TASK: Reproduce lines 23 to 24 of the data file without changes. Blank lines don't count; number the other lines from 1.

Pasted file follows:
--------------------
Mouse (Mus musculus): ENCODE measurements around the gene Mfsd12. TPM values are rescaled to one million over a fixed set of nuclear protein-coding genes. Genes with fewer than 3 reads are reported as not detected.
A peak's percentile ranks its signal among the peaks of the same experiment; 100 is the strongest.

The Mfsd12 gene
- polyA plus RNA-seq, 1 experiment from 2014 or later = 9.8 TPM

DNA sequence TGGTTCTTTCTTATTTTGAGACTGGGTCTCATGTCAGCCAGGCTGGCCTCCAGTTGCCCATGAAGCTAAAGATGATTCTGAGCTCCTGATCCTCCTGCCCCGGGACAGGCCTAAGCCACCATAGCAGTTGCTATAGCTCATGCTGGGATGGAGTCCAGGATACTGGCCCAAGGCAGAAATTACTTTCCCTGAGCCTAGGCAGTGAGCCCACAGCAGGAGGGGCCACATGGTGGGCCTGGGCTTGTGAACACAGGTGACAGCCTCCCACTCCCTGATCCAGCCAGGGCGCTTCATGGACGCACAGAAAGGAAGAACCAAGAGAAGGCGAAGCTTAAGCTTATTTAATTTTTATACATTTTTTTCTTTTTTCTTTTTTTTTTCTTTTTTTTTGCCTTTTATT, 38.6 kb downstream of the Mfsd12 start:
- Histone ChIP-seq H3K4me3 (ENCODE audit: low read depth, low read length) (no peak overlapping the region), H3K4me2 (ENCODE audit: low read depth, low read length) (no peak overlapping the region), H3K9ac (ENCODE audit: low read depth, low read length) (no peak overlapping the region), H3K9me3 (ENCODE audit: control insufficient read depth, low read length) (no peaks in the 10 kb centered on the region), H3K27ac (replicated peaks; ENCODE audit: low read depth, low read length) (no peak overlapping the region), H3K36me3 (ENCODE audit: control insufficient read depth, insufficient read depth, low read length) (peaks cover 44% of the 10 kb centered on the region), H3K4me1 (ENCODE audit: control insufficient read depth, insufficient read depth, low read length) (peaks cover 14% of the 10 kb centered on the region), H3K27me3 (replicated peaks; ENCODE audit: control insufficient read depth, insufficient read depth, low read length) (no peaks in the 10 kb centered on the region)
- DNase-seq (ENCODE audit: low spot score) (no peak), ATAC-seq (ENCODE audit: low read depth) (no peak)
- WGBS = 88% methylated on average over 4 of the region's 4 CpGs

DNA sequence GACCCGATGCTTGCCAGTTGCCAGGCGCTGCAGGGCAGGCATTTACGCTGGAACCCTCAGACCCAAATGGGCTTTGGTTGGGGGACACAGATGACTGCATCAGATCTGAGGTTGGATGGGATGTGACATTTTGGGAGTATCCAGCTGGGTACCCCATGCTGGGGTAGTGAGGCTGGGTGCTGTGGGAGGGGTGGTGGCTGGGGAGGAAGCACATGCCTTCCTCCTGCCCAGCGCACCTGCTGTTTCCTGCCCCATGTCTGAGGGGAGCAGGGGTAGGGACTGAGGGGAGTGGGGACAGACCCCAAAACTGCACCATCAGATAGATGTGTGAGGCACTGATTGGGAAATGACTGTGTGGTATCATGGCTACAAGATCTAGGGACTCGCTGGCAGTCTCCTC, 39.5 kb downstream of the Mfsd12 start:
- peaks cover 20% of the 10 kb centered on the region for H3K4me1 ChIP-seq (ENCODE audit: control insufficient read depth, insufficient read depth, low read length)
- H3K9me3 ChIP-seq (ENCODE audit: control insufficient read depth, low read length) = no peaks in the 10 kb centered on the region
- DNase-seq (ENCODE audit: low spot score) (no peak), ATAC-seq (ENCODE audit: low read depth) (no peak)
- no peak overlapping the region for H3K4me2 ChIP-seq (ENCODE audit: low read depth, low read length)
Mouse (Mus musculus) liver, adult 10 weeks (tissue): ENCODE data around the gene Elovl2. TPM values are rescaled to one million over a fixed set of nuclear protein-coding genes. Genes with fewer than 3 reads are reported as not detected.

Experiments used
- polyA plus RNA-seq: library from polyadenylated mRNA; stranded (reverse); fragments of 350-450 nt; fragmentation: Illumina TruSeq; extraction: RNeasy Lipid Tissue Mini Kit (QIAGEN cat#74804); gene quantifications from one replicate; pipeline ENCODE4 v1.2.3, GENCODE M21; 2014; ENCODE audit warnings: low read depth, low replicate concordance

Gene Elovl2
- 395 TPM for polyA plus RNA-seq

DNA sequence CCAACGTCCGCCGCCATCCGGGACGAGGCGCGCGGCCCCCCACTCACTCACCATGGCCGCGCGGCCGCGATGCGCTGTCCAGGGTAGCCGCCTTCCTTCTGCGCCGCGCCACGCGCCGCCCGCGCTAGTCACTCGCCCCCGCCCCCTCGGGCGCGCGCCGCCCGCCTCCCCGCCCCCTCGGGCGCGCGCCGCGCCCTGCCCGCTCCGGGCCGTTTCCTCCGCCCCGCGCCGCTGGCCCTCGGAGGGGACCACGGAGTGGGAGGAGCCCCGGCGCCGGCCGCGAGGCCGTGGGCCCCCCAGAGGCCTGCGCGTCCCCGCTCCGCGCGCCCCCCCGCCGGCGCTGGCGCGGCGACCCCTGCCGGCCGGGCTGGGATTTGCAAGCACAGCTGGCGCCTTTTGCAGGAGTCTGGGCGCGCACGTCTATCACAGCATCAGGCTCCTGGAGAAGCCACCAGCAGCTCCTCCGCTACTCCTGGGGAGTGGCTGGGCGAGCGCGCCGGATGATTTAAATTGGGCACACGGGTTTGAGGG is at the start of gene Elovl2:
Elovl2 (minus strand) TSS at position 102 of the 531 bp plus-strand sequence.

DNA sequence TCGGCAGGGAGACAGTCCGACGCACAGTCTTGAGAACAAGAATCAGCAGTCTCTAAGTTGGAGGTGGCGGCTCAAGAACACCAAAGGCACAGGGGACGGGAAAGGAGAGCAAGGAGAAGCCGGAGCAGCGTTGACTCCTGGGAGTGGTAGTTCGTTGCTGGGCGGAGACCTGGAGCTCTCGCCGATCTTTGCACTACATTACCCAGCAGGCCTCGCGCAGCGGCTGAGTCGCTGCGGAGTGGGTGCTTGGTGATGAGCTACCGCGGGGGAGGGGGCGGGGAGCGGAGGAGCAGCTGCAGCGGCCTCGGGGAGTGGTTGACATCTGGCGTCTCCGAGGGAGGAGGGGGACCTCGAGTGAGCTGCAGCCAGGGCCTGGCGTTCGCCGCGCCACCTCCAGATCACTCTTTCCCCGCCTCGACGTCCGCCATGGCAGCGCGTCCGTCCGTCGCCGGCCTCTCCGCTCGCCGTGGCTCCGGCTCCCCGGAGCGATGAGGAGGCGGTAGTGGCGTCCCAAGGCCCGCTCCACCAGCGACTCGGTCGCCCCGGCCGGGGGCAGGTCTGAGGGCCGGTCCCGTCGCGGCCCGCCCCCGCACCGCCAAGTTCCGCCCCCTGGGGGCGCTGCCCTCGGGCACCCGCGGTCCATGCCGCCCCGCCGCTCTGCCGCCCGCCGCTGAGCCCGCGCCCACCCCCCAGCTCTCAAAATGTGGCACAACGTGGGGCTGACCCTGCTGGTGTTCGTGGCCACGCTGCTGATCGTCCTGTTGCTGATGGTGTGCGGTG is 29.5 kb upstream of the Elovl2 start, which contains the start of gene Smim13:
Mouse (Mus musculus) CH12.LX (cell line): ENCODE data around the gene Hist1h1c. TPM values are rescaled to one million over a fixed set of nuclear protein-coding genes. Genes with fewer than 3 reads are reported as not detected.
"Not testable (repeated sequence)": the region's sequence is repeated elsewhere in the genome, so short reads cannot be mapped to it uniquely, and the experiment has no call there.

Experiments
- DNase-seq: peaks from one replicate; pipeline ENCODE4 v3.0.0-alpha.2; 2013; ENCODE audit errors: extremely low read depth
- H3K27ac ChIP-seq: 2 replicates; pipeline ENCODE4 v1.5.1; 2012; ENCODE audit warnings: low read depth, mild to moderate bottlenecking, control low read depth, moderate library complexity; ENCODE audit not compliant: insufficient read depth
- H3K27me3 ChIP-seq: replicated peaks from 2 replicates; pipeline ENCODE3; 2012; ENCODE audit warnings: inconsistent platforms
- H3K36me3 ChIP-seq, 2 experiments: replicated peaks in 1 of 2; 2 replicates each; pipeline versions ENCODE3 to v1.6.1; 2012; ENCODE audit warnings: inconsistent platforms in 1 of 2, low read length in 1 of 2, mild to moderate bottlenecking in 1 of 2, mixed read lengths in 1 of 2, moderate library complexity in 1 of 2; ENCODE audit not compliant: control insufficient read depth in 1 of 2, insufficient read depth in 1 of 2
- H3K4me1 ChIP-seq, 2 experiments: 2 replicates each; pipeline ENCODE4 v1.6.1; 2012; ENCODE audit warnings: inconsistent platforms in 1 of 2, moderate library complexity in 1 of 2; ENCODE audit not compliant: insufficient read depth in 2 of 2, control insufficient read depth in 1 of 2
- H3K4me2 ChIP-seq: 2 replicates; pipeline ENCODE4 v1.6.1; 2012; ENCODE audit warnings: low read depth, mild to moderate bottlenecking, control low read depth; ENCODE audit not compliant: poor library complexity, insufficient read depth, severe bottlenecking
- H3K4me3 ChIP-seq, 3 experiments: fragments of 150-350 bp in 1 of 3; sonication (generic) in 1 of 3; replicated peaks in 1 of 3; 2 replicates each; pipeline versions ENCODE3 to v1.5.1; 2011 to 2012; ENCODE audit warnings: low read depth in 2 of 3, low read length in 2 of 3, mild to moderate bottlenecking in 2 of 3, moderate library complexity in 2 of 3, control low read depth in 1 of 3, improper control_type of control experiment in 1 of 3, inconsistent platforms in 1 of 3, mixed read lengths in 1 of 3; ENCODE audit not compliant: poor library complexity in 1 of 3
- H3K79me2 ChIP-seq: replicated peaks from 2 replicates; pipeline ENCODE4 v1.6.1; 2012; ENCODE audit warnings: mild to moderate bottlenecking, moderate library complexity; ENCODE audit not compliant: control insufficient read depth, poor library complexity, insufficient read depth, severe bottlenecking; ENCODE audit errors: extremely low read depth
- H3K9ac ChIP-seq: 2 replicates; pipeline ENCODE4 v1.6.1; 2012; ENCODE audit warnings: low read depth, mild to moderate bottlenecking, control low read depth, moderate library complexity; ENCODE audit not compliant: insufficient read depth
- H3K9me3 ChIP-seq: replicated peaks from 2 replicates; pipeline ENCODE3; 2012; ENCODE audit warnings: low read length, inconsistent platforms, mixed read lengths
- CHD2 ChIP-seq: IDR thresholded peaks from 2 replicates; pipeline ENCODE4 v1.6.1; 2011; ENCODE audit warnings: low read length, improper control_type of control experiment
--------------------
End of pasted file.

"Not testable (repeated sequence)": the region's sequence is repeated elsewhere in the genome, so short reads cannot be mapped to it uniquely, and the experiment has no call there.

Experiments